Friday, January 11, 2008

Laptops at the border ...

Gridskipper has an interesting post dealing with the government's ability to search your belongings when entering the U.S. border. This is interesting to me now that I am taking criminal procedure.

It's well established that when an individual enters a secure zone, you basically give consent for the government to search your property. It's basic choice: agree to let them look through your stuff or leave the area. This is why it's constitutional for the TSA to look through your stuff at the airport. The same applies to border crossings. So then an interesting question arises: does the government also have the right to browse through the data contained in devices going through the border? According to an L.A. district court, "Electronic storage devices function as an extension of our own memory, they are capable of storing our thoughts, ranging from the most whimsical to the most profound." This means data from the laptop you carry across the border is not admissible at trial.

The post argues that this extension of our minds to cover data on devices will probably be reversed. However, the good news is that you cannot be forced to give up the password to your encrypted data by the government as this would violate 5th amendment right against self incrimination. So here is my follow up question: does this means that if the government can crack your encryption, they can use any resulting personal data as evidence against you? I'll ask my professor ....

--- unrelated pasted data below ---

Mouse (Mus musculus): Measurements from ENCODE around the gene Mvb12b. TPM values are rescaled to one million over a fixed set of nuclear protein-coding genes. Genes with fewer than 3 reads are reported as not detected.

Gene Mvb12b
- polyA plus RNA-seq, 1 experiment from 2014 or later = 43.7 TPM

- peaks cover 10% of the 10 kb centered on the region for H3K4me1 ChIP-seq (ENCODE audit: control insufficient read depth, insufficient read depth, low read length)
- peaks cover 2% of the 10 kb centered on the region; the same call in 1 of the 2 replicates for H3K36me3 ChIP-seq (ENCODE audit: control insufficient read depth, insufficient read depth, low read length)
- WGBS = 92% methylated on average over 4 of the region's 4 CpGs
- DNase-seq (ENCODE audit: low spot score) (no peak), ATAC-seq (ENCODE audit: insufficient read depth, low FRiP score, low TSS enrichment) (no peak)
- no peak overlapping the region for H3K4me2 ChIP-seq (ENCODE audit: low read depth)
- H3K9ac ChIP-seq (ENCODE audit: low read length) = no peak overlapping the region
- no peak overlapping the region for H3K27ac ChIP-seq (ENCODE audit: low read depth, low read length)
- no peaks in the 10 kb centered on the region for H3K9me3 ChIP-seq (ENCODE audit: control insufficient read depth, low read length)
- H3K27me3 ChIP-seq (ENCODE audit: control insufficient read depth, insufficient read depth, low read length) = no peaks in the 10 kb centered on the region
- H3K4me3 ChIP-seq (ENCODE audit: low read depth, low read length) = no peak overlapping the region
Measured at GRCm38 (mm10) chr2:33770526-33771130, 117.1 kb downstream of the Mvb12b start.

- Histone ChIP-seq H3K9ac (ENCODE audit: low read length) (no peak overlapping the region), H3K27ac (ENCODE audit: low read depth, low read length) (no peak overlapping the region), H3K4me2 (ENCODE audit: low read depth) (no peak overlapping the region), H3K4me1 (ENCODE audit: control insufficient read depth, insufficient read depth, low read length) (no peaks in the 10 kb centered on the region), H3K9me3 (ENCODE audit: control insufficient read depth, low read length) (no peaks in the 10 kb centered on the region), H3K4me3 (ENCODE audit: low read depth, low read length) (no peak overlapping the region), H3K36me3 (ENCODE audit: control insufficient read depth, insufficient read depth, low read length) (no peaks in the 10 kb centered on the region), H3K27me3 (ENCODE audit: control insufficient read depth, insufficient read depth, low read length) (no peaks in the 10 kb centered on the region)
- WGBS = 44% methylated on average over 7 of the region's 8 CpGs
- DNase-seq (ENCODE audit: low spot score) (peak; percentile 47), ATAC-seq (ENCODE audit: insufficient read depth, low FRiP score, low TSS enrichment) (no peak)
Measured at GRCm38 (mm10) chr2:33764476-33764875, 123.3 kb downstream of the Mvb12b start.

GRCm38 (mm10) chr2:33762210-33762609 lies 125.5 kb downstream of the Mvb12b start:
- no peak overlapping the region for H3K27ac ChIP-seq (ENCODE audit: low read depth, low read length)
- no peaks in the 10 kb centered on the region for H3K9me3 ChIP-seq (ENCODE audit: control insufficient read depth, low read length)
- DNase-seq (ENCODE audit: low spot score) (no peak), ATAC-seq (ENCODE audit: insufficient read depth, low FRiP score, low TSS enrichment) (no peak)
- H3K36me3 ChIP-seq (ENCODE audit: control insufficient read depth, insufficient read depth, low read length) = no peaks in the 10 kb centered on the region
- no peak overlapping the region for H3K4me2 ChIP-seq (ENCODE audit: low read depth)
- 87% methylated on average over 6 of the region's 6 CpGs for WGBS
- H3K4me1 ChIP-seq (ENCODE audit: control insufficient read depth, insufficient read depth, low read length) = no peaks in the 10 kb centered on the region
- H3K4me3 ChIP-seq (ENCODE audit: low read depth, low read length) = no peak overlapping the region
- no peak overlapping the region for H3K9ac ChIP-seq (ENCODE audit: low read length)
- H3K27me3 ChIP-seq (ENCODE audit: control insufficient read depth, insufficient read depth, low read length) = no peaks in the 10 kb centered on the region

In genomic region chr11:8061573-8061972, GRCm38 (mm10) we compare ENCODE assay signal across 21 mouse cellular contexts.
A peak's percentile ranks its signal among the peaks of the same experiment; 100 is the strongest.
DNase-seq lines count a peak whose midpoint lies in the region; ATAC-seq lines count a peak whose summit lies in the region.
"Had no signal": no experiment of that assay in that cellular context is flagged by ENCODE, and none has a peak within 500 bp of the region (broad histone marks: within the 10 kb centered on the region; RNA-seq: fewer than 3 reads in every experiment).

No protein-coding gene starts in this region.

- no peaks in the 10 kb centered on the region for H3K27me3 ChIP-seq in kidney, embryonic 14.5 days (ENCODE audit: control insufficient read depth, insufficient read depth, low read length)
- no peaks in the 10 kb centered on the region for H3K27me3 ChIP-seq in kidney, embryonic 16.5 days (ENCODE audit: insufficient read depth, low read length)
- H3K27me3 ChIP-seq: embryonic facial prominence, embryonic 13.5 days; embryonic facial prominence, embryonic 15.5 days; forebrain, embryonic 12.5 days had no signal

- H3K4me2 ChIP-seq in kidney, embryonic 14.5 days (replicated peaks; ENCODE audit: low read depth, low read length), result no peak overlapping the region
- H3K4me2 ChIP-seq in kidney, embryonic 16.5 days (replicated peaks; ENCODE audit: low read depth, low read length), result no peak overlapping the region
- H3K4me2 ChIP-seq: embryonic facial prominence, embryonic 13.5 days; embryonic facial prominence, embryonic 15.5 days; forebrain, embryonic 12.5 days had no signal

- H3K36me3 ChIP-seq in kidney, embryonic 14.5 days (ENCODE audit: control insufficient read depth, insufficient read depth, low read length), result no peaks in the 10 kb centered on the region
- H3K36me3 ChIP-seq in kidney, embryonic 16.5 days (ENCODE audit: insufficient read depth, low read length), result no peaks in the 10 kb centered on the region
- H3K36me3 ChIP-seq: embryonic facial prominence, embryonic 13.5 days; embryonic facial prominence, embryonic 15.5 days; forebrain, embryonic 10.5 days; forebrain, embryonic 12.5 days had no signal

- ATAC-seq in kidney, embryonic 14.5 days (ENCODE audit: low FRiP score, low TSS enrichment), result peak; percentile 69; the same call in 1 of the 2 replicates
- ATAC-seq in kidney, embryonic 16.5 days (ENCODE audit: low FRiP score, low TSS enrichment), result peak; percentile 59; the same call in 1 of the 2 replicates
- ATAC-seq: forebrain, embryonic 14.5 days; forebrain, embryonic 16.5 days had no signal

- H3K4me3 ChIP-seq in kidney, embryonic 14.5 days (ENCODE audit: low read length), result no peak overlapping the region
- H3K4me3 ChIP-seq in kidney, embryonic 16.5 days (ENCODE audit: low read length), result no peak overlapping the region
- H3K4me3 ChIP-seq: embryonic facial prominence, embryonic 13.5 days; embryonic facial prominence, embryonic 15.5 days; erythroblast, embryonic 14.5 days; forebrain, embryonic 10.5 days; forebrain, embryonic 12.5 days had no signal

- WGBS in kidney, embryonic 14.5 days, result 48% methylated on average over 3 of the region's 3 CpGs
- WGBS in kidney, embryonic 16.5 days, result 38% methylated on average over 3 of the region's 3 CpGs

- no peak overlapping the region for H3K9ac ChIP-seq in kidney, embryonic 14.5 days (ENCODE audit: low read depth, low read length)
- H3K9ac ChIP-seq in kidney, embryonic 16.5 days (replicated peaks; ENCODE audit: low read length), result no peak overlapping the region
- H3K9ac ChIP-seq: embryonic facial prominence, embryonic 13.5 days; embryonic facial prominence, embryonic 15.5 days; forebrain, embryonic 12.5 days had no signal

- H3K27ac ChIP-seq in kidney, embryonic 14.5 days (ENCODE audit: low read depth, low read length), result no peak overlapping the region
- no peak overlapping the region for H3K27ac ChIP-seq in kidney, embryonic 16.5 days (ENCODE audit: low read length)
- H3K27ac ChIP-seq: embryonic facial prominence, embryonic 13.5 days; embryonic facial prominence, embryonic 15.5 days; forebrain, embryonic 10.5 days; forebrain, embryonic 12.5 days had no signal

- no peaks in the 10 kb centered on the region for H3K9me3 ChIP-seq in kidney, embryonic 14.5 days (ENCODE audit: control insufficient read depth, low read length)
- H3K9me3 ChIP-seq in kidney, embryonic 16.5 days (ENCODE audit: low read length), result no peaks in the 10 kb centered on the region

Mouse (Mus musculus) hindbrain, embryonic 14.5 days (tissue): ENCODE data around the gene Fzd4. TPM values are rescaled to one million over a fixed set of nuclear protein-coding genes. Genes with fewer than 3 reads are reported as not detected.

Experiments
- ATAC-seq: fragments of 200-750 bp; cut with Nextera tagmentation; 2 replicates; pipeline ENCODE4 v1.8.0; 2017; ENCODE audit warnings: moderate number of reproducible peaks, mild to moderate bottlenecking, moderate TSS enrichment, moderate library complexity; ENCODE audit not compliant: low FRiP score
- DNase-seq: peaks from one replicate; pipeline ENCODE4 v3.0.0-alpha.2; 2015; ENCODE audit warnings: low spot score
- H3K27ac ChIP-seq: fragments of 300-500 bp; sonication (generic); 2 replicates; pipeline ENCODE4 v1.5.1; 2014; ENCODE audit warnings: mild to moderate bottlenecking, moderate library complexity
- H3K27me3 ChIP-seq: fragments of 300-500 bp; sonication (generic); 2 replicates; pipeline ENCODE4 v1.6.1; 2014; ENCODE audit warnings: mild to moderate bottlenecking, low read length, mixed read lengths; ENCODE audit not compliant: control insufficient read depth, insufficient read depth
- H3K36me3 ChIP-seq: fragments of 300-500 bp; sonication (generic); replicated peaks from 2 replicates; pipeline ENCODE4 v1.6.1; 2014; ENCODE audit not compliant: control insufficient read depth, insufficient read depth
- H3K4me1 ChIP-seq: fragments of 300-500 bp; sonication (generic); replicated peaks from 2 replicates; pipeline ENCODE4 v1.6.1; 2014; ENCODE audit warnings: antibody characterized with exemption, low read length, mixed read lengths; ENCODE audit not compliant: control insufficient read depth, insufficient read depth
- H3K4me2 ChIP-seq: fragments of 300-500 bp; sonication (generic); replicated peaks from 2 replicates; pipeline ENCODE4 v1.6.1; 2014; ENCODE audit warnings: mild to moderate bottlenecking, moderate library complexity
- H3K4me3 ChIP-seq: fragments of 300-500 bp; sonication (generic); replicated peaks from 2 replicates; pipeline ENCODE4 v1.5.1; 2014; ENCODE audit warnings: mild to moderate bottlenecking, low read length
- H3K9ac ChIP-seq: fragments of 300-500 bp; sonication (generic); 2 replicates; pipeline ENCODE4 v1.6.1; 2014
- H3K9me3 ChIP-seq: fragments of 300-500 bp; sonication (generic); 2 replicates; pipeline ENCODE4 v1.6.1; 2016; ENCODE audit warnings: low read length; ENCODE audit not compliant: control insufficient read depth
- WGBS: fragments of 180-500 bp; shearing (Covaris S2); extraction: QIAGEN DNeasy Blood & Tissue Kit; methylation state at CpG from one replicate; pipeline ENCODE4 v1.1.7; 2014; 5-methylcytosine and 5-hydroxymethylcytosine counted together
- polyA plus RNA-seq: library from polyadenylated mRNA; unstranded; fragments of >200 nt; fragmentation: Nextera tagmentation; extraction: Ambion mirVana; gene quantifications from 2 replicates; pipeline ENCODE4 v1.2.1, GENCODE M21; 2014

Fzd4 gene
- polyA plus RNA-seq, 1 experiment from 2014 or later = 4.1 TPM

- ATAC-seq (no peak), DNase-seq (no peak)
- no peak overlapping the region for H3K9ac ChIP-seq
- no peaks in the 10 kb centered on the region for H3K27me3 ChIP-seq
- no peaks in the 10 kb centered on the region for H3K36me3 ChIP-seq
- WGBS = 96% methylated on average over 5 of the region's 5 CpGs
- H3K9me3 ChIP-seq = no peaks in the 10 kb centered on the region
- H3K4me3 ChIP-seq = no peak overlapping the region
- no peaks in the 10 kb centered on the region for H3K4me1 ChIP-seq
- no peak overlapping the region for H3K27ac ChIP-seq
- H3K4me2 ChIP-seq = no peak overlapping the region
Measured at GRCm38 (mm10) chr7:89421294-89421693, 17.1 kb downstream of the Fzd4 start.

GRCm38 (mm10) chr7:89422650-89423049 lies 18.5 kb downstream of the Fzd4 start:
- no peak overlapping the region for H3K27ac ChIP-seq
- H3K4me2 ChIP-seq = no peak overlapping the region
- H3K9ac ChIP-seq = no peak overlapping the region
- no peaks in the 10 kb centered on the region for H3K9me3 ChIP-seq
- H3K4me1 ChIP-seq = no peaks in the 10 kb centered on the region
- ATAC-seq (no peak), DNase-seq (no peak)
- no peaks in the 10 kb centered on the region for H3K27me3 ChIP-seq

2 comments:

Anonymous said...

How is a computer an extension of one's memory any more than a journal or a photo album...or are those things protected too?

Franklin said...

Your comment points out how weak this memory extension argument is. But going along with it, I would say that a journal where you confess to a crime would be equivalent to self incrimination, which is protected. A photo album on the other hand I don't think is protected. The fact that you create evidence that can be used against yourself is not self incrimination under the 5th amendment. However, something personal not meant to be revealed to others like a journal or writings on a computer is a snapshot of your mind and thoughts, and that cannot be used against you since this is equivalent to you testifying against yourself, just in a different medium.